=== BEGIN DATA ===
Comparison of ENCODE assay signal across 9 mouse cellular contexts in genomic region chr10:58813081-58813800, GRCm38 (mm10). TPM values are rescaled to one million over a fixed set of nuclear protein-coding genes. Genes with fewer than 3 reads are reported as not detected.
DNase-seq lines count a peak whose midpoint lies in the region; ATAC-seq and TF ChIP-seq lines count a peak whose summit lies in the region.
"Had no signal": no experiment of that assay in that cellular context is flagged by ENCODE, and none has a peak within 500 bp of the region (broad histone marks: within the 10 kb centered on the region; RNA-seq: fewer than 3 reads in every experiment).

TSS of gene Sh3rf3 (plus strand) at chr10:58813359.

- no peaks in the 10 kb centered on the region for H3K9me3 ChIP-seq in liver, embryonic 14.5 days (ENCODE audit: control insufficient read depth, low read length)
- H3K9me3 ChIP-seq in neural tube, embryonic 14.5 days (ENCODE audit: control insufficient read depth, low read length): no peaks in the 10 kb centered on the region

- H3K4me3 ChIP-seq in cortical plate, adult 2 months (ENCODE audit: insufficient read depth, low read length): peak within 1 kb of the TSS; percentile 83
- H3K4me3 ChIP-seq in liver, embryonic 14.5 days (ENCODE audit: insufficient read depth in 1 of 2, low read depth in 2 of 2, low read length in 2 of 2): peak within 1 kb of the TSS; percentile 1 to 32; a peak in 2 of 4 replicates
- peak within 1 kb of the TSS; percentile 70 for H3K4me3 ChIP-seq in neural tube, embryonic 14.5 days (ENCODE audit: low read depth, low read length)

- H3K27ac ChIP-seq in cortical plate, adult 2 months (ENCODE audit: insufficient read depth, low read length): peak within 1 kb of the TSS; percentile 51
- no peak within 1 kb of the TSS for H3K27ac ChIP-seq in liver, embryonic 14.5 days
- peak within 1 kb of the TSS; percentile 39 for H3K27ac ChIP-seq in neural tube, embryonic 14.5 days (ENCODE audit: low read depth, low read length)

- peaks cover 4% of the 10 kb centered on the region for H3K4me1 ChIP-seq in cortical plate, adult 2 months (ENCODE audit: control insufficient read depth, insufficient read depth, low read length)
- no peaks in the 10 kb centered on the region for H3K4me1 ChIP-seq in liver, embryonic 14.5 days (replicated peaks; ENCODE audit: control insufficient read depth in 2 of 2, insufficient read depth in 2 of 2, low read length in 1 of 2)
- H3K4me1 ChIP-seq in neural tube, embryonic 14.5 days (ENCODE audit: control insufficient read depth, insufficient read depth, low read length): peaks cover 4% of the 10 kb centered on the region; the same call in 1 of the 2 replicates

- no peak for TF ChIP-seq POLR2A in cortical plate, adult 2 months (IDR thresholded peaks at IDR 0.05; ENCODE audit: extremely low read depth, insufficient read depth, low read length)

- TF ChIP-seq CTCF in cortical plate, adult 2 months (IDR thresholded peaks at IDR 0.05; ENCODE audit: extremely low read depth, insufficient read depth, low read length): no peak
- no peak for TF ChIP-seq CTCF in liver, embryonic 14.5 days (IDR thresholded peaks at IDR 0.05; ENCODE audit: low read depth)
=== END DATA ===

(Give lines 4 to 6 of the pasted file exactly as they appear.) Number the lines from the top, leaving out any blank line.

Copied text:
TSS of gene Sh3rf3 (plus strand) at chr10:58813359.

- no peaks in the 10 kb centered on the region for H3K9me3 ChIP-seq in liver, embryonic 14.5 days (ENCODE audit: control insufficient read depth, low read length)
- H3K9me3 ChIP-seq in neural tube, embryonic 14.5 days (ENCODE audit: control insufficient read depth, low read length): no peaks in the 10 kb centered on the region